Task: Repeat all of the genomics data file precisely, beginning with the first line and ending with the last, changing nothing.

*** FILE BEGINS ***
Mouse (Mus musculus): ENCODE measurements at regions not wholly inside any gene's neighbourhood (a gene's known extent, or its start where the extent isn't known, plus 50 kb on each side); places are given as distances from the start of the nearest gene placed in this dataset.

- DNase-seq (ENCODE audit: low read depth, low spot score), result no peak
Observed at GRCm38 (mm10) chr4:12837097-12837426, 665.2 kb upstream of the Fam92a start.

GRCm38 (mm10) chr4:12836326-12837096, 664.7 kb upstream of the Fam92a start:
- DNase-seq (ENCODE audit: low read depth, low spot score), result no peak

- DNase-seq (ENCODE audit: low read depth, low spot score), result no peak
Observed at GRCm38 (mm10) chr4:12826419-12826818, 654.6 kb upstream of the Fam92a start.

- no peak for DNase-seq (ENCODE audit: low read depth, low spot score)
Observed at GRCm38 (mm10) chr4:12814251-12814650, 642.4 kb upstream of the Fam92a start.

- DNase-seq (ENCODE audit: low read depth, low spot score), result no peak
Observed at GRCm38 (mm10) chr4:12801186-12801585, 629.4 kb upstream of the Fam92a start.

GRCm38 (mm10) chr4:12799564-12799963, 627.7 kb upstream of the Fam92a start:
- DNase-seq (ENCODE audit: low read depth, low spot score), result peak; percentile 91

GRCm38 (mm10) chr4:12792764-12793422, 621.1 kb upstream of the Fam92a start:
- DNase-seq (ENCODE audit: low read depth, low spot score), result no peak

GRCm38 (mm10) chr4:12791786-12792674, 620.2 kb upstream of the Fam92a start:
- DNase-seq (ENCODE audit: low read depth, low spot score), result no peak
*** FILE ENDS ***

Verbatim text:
Mouse (Mus musculus): ENCODE measurements at regions not wholly inside any gene's neighbourhood (a gene's known extent, or its start where the extent isn't known, plus 50 kb on each side); places are given as distances from the start of the nearest gene placed in this dataset.

- DNase-seq (ENCODE audit: low read depth, low spot score), result no peak
Observed at GRCm38 (mm10) chr4:12837097-12837426, 665.2 kb upstream of the Fam92a start.

GRCm38 (mm10) chr4:12836326-12837096, 664.7 kb upstream of the Fam92a start:
- DNase-seq (ENCODE audit: low read depth, low spot score), result no peak

- DNase-seq (ENCODE audit: low read depth, low spot score), result no peak
Observed at GRCm38 (mm10) chr4:12826419-12826818, 654.6 kb upstream of the Fam92a start.

- no peak for DNase-seq (ENCODE audit: low read depth, low spot score)
Observed at GRCm38 (mm10) chr4:12814251-12814650, 642.4 kb upstream of the Fam92a start.

- DNase-seq (ENCODE audit: low read depth, low spot score), result no peak
Observed at GRCm38 (mm10) chr4:12801186-12801585, 629.4 kb upstream of the Fam92a start.

GRCm38 (mm10) chr4:12799564-12799963, 627.7 kb upstream of the Fam92a start:
- DNase-seq (ENCODE audit: low read depth, low spot score), result peak; percentile 91

GRCm38 (mm10) chr4:12792764-12793422, 621.1 kb upstream of the Fam92a start:
- DNase-seq (ENCODE audit: low read depth, low spot score), result no peak

GRCm38 (mm10) chr4:12791786-12792674, 620.2 kb upstream of the Fam92a start:
- DNase-seq (ENCODE audit: low read depth, low spot score), result no peak